They say Linux can give older PCs a new lease of life but so far, it looked more like the kiss of death.
As it happened, there were more villages offering small, light or tiny versions. Puppy Linux sounded cute and supposedly bounced into life straight from the CD, but it refused to wag its tail on the old Thinkpad.
My next stop was the village of Beatrix but the people there said the artisan had gone to New Orleans a couple of years back and had not been heard of since Hurricane Katrina. Stories like these are legend in the mountains. They said a man in the next village had built on Beatrix to make BFX, an even better Linux Lite. BFX put up an epic struggle to install itself on the Thinkpad: rows and rows of lines kept flashing up the screen and among them I saw the curious message 'irq15. Nobody cared.
Try booting with 'irqpoll'. I stared at the passing code like an archaeologist trying to decipher the Dead Sea Scrolls, until I saw that the lines on the screen were repeating themselves - this puppy was chasing its own tail and would drop dead if I didn't stop it.
I'd learnt my first lesson about life in the mountains: Don't believe everything the guides tell you. If I wanted to play with serious Linux distros - Ubuntu, SUSE, Fedora, Mandriva, Slackware, SimplyMepis and PCLinuxOS - it was clear that I'd have to install them on my mobile workhorse, a Dell laptop (Intel Core Duo, 1gb RAM). The only hitch was that I'd have to create a separate partition for them, and I knew nothing about that except that my Windows would shatter if I messed up the partitioning thing.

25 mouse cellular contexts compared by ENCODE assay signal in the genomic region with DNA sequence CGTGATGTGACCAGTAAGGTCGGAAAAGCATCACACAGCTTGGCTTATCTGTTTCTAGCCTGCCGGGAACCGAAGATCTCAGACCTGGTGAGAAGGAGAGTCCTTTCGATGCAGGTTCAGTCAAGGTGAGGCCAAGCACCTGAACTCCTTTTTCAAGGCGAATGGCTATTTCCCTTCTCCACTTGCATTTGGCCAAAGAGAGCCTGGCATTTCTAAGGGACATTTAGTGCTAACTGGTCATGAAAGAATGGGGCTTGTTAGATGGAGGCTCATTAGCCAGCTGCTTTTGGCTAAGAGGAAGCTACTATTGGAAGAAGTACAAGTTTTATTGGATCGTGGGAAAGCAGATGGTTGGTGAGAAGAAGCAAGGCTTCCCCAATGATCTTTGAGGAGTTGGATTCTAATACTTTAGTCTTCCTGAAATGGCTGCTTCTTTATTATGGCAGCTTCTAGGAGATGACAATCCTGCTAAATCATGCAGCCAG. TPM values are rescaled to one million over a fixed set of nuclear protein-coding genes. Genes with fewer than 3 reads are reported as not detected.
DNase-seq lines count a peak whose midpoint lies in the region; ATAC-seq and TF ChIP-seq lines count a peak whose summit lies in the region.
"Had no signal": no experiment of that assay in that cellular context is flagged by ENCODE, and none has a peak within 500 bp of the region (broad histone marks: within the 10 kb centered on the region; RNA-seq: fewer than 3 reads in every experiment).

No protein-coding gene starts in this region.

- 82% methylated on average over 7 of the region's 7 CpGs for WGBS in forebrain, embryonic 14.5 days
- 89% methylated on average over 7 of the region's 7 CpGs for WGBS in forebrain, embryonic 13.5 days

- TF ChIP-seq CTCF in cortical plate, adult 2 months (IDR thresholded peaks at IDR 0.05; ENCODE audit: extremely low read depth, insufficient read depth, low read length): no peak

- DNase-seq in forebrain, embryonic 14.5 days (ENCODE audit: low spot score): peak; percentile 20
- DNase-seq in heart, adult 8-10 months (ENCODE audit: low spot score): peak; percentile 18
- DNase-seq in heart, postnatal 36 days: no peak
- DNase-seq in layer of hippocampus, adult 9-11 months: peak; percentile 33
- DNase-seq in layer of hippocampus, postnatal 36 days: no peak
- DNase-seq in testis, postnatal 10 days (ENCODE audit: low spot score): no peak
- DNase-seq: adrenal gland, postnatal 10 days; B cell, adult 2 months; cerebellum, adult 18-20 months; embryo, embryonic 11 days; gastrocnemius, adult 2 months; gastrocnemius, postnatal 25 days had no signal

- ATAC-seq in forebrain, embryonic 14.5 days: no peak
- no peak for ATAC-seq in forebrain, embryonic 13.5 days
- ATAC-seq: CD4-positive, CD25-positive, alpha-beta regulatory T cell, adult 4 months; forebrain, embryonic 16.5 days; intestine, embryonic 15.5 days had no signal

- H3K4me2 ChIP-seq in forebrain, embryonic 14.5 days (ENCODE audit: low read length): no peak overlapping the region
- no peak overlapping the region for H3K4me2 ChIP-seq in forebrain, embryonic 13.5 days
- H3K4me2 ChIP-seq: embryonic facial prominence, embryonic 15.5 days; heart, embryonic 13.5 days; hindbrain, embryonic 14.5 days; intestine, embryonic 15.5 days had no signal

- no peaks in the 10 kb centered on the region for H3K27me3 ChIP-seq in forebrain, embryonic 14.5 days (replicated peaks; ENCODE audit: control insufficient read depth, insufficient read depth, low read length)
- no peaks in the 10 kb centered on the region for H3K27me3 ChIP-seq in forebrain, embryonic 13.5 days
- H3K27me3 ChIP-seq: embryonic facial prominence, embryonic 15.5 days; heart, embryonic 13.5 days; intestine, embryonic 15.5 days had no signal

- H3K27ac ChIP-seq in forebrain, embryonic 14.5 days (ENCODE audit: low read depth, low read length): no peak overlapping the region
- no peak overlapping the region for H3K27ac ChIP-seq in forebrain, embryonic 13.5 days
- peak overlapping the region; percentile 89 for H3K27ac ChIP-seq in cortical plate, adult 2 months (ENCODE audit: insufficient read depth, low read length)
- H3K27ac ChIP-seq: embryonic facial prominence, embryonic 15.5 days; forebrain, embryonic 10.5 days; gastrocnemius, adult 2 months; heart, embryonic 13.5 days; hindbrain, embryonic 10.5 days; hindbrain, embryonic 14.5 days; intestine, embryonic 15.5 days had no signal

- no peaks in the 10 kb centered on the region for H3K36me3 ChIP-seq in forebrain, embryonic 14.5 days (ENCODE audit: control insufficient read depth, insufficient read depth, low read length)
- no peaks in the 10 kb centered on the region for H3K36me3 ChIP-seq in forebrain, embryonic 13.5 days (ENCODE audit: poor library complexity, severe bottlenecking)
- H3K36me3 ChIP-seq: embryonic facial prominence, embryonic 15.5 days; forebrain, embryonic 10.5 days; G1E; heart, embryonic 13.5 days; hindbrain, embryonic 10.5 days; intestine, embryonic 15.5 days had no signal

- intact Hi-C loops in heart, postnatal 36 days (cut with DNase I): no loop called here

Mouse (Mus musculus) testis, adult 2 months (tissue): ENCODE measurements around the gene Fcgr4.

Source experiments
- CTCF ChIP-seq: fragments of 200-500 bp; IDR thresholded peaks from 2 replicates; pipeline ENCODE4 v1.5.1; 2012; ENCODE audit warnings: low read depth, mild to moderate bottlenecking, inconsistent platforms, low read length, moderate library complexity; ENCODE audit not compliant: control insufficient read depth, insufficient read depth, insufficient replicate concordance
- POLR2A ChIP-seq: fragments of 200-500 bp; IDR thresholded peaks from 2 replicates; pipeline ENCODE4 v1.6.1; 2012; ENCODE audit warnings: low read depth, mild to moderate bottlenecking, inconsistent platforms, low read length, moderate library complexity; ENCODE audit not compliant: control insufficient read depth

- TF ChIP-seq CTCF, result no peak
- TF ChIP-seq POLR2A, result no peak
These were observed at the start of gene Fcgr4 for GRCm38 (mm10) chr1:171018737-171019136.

Some checking up on the Net revealed that Ubuntu can create a partition for you and leave Windows XP intact. More checking revealed that this doesn't always work. I checked with the guide I'd hired.
He said: 'You need to use a program such as Partition Magic to shrink the Windows installation.' After a full back-up, I installed Paragon Partition Manager from a PC magazine CD. The Help file said: 'Partition Manager does not provide a function like 'pick-up free space from existing partition(s) and create one more partition ... [you must] manually define a sequence of resize/move operations on existing partitions in order to free disk space and collect it into a single block of unpartitioned space.'
Follow the drumbeat
I was lost in the wilderness with no option but to trust Ubuntu. The 6.10 'Edgy Eft' CD offered me a quick tour of South Africa's highveld in its red-brown colors, but I declined and clicked the install icon. The installer took a while to sort himself out and wasn't very communicative -- like a clerk in a bank, he kept disappearing into a backroom for ages, leaving me to stare at the closed door.
Eventually Ubuntu came up and started asking the usual questions.
I had my guide with me, just in case. I was also sitting on the edge of my seat (is that why it's called Edgy?), worried about the partitioning ordeal. I relaxed a little when Ubuntu offered to shrink the Windows NTFS partition and even let me select the size.
(Click to enlarge)